The Behavioral/Social Sciences and Community Outreach (BSSCO) Core will work with the CFAR Cores to support the aims of the Miami CFAR. Specifically, the BSSCO core will support the development of new HIV investigators, research initiatives, and collaborations among University of Miami (UM) behavioral/social, clinical, and laboratory scientists. The BSSCO Core will assist CFAR investigators in establishing and maintaining strong and bi-directional community partnerships. The core services will build on the expertise, experience and existing research programs of our interdisciplinary BSSCO leadership as well as the strengths of the UM researchers and the previous successes in the DCFAR.
The aims of the BSSCO Core are as follows: 1) Promote active involvement of South Florida community based organizations (CBOs) in the Miami CFAR, by expanding the Community Advisory Board (CAB) that was developed under the DCFAR, and by ensuring that the CAB has input in the development, implementation, monitoring, completion, and translation of research projects;2) Provide investigators with consultation and resources to enhance recruitment and retention of community and clinic-based study participants with attention to """"""""hard to find"""""""" populations, including MSM, sex workers, illicit drug users, and those not in HIV care;3) Expand the opportunities for behavioral/social scientists to collaborate with clinical and laboratory scientists, providing consultation to assist CFAR investigators as they integrate biological measures into behavioral/social science studies, providing assistance with obtaining biological samples from cohort studies and with the development of interdisciplinary grant applications.
The BSSCO core will enhance and expand existing research programs, promote new interdisciplinary research initiatives, and provide the infrastructure necessary to enable CFAR researchers to strategically move into new, high priority areas of investigation. This core will also establish and maintain beneficial bidirectional partnerships with community-based and AIDS service organizations.
|Thomas, Emmanuel; Liang, T Jake (2016) Experimental models of hepatitis B and C - new insights and progress. Nat Rev Gastroenterol Hepatol 13:362-74|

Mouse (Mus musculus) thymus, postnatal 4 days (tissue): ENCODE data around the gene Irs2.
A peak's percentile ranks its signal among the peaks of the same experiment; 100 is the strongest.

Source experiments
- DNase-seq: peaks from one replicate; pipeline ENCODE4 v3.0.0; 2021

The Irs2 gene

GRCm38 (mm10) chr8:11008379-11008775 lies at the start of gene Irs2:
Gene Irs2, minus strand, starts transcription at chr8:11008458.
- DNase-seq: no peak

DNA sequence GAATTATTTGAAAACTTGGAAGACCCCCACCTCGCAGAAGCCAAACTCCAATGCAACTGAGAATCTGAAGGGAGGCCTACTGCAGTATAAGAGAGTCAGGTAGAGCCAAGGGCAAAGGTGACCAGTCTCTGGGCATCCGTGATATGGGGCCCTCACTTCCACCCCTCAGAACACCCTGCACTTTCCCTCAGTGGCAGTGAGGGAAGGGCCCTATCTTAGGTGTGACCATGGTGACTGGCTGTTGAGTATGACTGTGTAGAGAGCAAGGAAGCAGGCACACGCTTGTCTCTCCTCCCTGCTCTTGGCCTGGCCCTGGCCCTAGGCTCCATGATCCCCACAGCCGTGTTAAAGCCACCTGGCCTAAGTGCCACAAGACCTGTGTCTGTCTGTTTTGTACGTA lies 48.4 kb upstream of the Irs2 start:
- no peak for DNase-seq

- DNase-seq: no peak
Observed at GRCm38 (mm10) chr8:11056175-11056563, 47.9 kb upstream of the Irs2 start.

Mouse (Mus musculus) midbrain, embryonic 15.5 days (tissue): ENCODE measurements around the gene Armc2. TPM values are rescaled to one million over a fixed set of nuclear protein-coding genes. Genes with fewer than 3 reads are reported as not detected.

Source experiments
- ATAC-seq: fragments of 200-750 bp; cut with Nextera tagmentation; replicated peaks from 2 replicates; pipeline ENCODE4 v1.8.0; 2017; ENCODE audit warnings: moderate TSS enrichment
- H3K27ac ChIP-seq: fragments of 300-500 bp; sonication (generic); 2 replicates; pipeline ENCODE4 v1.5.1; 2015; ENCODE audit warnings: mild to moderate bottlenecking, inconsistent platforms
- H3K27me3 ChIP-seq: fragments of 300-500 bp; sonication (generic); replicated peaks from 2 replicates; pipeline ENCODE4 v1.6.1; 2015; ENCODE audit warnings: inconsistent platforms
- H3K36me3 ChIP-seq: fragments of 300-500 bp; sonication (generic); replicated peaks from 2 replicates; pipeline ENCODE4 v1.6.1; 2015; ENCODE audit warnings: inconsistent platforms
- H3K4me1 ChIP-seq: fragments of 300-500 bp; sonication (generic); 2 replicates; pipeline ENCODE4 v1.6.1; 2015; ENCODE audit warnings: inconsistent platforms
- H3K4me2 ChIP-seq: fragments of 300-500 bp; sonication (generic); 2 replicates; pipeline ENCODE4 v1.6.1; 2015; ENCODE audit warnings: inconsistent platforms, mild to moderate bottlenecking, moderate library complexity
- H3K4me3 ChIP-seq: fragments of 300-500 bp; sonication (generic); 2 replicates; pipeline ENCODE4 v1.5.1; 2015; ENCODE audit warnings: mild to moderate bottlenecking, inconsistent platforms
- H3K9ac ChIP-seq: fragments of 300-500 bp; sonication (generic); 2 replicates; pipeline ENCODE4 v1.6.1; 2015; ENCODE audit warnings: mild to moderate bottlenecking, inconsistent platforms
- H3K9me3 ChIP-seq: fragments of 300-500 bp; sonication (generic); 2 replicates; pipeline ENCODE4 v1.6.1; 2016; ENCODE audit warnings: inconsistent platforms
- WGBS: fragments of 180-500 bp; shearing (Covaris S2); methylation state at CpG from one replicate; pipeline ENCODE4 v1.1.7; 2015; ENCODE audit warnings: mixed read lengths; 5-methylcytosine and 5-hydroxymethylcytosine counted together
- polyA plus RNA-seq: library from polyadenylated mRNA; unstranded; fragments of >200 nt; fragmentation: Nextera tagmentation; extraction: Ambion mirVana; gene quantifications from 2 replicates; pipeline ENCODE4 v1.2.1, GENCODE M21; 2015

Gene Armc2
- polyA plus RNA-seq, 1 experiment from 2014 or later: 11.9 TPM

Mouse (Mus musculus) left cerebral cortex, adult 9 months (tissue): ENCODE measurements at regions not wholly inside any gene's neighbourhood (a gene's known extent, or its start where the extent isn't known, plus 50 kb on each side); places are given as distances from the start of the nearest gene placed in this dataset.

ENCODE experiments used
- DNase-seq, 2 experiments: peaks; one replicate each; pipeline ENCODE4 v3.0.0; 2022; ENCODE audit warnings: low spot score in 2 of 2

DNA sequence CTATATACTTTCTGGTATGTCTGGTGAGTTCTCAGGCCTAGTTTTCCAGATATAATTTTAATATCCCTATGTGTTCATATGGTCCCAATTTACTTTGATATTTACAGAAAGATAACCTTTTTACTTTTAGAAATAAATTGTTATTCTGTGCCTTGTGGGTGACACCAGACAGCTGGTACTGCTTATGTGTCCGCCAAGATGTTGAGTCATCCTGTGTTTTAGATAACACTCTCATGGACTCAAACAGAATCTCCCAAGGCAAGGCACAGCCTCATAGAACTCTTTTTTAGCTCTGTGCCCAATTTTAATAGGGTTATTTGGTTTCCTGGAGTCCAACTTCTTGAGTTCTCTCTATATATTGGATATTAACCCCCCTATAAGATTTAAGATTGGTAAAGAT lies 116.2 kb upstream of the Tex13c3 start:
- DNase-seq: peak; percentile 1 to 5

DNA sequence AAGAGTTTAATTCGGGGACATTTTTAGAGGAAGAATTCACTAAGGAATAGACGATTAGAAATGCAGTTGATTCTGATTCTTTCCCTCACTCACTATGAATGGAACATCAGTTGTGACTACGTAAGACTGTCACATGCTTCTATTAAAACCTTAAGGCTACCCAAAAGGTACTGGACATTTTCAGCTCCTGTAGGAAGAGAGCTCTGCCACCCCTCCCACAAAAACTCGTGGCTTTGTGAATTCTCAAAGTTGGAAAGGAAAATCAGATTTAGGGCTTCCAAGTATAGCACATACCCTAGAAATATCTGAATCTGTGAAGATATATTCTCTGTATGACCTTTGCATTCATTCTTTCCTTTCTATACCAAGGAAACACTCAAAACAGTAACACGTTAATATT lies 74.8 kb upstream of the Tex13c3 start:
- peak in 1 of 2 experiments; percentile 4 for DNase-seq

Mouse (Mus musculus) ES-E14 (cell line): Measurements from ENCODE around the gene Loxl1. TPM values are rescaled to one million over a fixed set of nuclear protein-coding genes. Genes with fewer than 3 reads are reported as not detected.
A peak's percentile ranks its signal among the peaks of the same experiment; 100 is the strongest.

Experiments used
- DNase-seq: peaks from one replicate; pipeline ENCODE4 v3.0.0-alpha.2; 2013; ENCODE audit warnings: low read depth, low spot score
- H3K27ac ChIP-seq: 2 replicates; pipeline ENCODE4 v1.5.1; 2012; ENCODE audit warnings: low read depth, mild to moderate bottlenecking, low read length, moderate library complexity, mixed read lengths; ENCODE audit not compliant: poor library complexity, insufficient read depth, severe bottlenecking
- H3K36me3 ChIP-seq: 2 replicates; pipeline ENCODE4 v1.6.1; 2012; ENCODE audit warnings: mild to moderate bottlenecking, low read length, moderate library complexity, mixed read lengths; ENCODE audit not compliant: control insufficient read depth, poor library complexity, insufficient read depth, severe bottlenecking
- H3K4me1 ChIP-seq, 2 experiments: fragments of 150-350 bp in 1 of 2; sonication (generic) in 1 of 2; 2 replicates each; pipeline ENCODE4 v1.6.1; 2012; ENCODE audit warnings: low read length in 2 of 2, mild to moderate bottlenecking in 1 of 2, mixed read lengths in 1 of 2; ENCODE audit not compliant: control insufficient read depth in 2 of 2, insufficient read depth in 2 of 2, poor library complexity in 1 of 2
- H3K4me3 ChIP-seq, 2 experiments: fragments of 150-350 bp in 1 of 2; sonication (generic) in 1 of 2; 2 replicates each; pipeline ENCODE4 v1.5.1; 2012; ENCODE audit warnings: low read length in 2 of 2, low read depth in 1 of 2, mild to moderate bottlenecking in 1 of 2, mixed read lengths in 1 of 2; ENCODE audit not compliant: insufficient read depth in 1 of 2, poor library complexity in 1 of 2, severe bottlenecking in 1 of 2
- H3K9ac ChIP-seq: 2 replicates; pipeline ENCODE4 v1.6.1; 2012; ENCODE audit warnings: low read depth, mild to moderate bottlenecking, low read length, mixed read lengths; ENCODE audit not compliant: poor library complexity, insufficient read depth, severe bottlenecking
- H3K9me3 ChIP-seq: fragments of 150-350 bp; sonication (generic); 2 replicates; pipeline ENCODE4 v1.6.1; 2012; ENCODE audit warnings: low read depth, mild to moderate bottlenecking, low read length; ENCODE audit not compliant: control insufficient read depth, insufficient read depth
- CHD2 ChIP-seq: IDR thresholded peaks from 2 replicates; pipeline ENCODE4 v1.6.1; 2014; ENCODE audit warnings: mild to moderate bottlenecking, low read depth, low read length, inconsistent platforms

|Metsch, Lisa R; Feaster, Daniel J; Gooden, Lauren et al. (2016) Effect of Patient Navigation With or Without Financial Incentives on Viral Suppression Among Hospitalized Patients With HIV Infection and Substance Use: A Randomized Clinical Trial. JAMA 316:156-70|
|Liu, Albert Y; Cohen, Stephanie E; Vittinghoff, Eric et al. (2016) Preexposure Prophylaxis for HIV Infection Integrated With Municipal- and Community-Based Sexual Health Services. JAMA Intern Med 176:75-84|
|Kim, Ahrom; Han, Li; Santiago, Gabriel E et al. (2016) Class-Switch Recombination in the Absence of the IgH 3' Regulatory Region. J Immunol 197:2930-5|
|Verma, Shefali S; Frase, Alex T; Verma, Anurag et al. (2016) PHENOME-WIDE INTERACTION STUDY (PheWIS) IN AIDS CLINICAL TRIALS GROUP DATA (ACTG). Pac Symp Biocomput 21:57-68|
|Echenique, Marisa; Rodriguez, Violeta J; LaCabe, Richard P et al. (2016) Behaviorally and perinatally HIV-infected young women: targets for preconception counseling. AIDS Care :1-6|
|Peltzer, Karl; Rodriguez, Violeta J; Jones, Deborah (2016) Prevalence of prenatal depression and associated factors among HIV-positive women in primary care in Mpumalanga province, South Africa. SAHARA J 13:60-7|
|Cortizas, Elena M; Zahn, Astrid; Safavi, Shiva et al. (2016) UNG protects B cells from AID-induced telomere loss. J Exp Med 213:2459-2472|
|Strbo, Natasa; Alcaide, Maria L; Romero, Laura et al. (2016) Loss of Intra-Epithelial Endocervical Gamma Delta (GD) 1 T Cells in HIV-Infected Women. Am J Reprod Immunol 75:134-45|
|Pinto, Milena; Nissanka, Nadee; Peralta, Susana et al. (2016) Pioglitazone ameliorates the phenotype of a novel Parkinson's disease mouse model by reducing neuroinflammation. Mol Neurodegener 11:25|
Showing the most recent 10 out of 243 publications